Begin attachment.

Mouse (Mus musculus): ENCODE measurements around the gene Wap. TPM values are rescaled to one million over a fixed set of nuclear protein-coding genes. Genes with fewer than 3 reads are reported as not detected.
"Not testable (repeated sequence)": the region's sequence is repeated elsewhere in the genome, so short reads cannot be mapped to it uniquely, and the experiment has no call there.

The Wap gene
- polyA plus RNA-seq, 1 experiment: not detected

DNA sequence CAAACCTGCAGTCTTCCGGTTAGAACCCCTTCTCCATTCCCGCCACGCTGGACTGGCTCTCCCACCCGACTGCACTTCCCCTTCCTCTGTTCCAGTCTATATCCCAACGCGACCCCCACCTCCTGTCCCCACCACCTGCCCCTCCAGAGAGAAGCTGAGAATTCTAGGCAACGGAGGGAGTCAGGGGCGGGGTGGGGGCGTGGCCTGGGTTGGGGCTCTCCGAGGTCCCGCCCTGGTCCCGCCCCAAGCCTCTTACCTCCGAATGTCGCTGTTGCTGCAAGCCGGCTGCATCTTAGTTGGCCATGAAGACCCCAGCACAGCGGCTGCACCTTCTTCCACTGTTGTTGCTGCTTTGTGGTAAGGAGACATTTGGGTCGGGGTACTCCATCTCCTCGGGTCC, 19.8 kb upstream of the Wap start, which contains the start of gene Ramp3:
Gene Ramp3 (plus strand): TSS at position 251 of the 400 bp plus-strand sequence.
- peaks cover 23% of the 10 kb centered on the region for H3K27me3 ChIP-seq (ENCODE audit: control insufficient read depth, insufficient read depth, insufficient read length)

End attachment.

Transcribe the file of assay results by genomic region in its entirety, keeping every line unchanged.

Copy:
Mouse (Mus musculus): ENCODE measurements around the gene Wap. TPM values are rescaled to one million over a fixed set of nuclear protein-coding genes. Genes with fewer than 3 reads are reported as not detected.
"Not testable (repeated sequence)": the region's sequence is repeated elsewhere in the genome, so short reads cannot be mapped to it uniquely, and the experiment has no call there.

The Wap gene
- polyA plus RNA-seq, 1 experiment: not detected

DNA sequence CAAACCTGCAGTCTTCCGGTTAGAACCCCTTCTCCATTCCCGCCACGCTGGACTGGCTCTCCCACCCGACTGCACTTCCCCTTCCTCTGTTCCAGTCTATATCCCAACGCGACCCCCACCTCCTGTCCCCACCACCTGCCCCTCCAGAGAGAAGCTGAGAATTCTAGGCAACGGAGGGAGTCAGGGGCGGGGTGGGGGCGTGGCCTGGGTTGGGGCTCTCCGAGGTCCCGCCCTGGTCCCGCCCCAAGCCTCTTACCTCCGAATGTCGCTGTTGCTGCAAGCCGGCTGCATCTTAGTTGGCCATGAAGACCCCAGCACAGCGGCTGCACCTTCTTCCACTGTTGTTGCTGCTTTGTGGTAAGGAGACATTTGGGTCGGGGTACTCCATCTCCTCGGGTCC, 19.8 kb upstream of the Wap start, which contains the start of gene Ramp3:
Gene Ramp3 (plus strand): TSS at position 251 of the 400 bp plus-strand sequence.
- peaks cover 23% of the 10 kb centered on the region for H3K27me3 ChIP-seq (ENCODE audit: control insufficient read depth, insufficient read depth, insufficient read length)